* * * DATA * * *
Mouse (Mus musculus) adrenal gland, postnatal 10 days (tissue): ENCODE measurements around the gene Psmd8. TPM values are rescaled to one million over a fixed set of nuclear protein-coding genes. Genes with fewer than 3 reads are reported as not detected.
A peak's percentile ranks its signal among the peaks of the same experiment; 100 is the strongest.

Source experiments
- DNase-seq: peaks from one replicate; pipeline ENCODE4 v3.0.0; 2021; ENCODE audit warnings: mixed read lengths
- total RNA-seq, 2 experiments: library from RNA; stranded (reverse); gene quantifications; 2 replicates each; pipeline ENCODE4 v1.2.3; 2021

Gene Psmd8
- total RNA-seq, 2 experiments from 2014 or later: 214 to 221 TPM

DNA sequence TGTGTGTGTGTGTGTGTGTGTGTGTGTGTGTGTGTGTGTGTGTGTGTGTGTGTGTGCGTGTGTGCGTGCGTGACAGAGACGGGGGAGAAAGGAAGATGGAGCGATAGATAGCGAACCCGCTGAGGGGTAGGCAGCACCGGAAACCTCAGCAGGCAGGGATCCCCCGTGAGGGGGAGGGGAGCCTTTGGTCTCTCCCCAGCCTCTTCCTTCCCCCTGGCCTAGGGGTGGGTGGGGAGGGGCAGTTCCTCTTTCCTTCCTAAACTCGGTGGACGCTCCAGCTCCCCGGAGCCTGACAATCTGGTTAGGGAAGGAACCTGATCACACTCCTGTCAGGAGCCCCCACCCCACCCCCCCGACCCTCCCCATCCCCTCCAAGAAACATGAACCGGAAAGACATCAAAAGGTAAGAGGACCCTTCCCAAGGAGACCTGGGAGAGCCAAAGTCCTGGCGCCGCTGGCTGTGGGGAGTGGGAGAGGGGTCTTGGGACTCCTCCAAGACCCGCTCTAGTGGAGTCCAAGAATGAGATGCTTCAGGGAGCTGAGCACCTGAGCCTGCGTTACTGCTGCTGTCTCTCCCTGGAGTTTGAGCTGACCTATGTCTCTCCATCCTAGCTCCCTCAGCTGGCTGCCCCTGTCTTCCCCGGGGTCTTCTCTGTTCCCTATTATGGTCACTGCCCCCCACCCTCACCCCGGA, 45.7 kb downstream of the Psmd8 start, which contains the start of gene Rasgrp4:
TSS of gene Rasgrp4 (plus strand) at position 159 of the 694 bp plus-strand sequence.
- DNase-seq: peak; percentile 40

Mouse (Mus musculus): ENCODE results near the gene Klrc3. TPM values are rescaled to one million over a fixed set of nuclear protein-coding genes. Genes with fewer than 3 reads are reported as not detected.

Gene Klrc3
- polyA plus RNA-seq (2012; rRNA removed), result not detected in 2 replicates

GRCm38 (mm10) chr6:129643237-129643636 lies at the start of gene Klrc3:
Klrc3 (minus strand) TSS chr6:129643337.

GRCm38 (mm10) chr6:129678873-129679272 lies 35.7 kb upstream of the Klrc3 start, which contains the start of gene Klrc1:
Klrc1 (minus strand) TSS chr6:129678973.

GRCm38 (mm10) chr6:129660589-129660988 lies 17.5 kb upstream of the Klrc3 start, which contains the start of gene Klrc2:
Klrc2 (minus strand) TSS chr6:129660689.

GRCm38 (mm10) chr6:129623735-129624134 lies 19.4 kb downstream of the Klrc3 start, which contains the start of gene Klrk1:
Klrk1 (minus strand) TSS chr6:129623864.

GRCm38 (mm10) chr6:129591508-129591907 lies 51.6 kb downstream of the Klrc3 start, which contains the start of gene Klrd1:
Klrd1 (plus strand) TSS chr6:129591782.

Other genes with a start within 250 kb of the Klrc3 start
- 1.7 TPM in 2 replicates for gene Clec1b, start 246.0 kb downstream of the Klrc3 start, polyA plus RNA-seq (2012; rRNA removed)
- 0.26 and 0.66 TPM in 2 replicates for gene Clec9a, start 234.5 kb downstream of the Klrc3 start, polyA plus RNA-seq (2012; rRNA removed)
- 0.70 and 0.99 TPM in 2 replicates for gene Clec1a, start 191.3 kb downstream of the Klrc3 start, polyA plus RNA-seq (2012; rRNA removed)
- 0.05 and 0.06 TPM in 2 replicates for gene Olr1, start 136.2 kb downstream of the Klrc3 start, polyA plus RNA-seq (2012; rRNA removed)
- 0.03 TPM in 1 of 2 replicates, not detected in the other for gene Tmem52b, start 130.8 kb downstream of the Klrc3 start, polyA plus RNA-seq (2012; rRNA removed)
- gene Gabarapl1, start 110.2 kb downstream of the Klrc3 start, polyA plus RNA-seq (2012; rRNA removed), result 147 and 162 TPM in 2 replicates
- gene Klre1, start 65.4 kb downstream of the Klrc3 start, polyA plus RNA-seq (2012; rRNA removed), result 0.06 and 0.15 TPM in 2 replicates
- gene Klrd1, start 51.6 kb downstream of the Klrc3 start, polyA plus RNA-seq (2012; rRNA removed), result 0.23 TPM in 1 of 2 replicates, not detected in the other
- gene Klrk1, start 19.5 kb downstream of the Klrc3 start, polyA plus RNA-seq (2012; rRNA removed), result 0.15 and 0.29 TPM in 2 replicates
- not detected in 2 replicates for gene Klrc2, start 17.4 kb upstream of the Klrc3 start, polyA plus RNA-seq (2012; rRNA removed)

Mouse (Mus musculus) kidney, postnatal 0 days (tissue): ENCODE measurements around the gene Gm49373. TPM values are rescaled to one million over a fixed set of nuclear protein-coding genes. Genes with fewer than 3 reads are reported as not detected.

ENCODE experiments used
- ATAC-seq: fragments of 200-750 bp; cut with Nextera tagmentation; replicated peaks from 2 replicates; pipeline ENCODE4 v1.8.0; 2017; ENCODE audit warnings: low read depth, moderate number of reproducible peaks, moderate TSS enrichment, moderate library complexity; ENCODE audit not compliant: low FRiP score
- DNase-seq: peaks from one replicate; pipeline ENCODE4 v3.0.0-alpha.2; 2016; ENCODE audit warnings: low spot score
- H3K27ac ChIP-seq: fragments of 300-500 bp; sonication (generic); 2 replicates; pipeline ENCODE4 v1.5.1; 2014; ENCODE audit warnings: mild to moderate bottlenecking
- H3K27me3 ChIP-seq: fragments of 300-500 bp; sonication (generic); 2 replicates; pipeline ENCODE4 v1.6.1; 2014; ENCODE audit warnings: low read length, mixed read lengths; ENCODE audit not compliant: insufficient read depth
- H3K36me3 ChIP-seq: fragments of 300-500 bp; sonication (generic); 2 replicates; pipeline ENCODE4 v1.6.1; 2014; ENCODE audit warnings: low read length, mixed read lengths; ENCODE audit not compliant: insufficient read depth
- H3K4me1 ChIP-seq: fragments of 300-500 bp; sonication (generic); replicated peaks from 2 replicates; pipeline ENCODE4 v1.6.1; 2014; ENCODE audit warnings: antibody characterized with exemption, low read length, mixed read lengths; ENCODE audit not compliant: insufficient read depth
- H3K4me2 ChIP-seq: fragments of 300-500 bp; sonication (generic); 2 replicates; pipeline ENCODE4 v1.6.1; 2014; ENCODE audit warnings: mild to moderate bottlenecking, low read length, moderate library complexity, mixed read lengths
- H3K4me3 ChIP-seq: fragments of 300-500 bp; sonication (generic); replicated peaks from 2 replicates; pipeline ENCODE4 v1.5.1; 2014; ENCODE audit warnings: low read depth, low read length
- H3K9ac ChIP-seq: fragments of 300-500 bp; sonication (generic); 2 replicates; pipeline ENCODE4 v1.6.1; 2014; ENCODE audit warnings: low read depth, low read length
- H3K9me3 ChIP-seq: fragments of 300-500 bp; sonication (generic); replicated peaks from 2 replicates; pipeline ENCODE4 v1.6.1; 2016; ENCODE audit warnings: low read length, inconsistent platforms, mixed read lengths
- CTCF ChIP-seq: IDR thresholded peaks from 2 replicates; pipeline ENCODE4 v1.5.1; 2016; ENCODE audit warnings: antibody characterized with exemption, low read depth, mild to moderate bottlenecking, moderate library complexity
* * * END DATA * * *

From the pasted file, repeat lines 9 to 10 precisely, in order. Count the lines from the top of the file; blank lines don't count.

TSS of gene Rasgrp4 (plus strand) at position 159 of the 694 bp plus-strand sequence.
- DNase-seq: peak; percentile 40